Obama, Medvedev Agree to Reduce Nuclear Stockpiles
By Jim Garamone
American Forces Press Service
WASHINGTON, July 6, 2009 President Barack Obama and Russian President Dmitri Medvedev agreed in Moscow today to reduce U.S. and Russian nuclear weapons stockpiles by up to a third.
Medvedev said during a news conference with Obama at the Kremlin that the two leaders have forged an understanding on a pact to follow up the Strategic Arms Reduction Treaty, known as START.
“We agreed on the levels of carriers and warheads, meaning that this is a very concrete subject,” the Russian president said. “In the mutual understanding, as we have just signed with the president of the United States, it is said that our two countries can have from 500 to 1,100 carriers of strategic arms, and from 1,500 to 1,675 warheads.”
The leaders agreed that offensive and defensive systems should be considered together. The two also adopted a joint statement on anti-ballistic missile programs.
Obama said the meetings helped to correct the “sense of drift” in the relationship between the two nations. Russia damaged the relationship with its August incursion into the former Soviet republic of Georgia.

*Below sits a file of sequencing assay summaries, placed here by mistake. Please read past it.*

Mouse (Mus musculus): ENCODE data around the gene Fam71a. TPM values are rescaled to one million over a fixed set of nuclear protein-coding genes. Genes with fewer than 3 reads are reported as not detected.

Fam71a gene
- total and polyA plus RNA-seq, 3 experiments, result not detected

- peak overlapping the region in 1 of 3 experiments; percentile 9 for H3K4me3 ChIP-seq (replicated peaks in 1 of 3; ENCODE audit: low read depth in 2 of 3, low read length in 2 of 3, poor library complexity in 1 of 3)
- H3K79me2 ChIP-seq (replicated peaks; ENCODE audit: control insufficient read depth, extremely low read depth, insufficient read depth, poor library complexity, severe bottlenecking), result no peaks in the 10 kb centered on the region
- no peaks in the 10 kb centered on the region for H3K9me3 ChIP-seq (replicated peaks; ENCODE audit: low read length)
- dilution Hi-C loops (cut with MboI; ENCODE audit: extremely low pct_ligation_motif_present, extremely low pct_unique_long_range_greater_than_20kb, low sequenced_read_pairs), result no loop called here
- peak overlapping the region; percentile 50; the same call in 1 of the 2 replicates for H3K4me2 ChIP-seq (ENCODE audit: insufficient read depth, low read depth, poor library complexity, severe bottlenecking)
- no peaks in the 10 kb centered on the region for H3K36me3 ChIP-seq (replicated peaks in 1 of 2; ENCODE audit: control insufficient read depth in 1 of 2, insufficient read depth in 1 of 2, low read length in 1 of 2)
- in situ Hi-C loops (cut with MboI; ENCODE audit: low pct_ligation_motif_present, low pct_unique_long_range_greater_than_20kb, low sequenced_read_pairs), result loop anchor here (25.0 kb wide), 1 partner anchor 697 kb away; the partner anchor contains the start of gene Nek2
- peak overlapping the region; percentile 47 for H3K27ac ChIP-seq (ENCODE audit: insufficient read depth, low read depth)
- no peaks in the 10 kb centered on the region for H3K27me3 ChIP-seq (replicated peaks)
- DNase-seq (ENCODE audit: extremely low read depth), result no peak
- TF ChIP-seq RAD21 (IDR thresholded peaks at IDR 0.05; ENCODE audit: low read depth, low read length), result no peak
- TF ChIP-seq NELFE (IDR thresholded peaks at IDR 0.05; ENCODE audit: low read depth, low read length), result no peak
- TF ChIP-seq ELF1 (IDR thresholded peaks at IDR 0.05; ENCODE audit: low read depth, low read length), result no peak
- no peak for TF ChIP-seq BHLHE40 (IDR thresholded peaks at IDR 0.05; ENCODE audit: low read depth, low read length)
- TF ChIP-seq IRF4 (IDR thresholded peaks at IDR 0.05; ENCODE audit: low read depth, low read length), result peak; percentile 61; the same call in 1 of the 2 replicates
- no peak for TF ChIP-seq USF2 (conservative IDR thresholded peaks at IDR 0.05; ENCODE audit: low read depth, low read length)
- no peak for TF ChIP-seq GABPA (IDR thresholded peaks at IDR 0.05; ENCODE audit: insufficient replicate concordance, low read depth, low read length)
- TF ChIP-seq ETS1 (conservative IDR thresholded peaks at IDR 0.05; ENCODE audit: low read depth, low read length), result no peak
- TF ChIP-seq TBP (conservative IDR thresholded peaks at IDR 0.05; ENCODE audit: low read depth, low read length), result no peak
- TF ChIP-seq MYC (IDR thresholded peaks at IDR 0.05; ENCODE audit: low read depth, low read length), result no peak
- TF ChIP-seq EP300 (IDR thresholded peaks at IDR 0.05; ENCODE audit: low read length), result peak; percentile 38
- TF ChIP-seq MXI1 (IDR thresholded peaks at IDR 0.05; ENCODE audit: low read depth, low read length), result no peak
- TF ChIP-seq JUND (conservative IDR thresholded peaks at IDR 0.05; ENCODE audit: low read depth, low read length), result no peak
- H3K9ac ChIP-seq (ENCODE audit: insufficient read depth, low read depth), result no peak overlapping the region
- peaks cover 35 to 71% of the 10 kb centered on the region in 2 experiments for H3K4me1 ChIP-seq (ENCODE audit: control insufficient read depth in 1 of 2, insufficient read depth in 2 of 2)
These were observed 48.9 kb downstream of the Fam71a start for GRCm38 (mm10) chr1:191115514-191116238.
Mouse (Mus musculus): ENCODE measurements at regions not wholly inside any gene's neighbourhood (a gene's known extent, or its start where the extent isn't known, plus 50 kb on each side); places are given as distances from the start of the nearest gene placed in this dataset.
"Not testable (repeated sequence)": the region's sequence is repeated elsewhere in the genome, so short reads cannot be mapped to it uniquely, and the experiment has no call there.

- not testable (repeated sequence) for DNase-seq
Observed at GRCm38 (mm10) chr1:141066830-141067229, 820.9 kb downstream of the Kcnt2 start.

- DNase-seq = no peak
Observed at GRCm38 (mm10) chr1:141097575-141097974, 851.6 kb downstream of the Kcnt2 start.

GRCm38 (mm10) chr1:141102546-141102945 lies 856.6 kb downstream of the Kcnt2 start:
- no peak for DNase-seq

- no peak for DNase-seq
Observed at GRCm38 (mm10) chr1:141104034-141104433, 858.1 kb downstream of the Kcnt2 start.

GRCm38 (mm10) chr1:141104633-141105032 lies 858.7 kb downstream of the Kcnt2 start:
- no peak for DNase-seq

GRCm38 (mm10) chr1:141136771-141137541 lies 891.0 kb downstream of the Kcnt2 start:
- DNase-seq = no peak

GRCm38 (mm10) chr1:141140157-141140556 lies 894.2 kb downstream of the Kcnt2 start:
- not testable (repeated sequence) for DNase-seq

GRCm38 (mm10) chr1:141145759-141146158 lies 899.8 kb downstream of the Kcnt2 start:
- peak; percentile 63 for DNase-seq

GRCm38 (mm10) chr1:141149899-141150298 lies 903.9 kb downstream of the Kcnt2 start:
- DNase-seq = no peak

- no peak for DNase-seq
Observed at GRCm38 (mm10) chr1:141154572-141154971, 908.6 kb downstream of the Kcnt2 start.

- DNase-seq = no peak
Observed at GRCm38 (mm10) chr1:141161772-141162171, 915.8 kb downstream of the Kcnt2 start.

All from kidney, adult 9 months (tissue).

Still, the two nations must talk and must work together, the leaders said. “We’ve taken important steps forward to increase nuclear security and to stop the spread of nuclear weapons,” Obama said at the news conference.
“We have signed a joint understanding for a follow-on treaty to the START agreement that will reduce our nuclear warheads and delivery systems by up to a third from our current treaty limitations,” Obama said. “This legally binding treaty will be completed this year.”
The leaders also agreed on a joint statement on nuclear security cooperation that calls on the two nations to cooperate in securing vulnerable nuclear materials.
“As we keep our commitments, so we must ensure that other nations keep theirs,” the U.S. president said. “To that end, we had constructive discussions about North Korea and Iran.”
Obama praised Russia for its help in passing a U.N. Security Council resolution that calls for strong steps to block North Korea’s nuclear and ballistic missile programs, and noted that Iran also continues to develop nuclear capabilities and the means to deliver them.
“This is not just a problem for the United States,” Obama said. “It raises the prospect of a nuclear arms race in the Middle East, which would endanger global security, while Iran's ballistic missile program could also pose a threat to the broader region.”
Obama said he is pleased with the U.S.-Russian statement on cooperation on missile defense, and the agreement to conduct a joint threat assessment of the ballistic missile challenges of the 21st century that will include Iran and North Korea.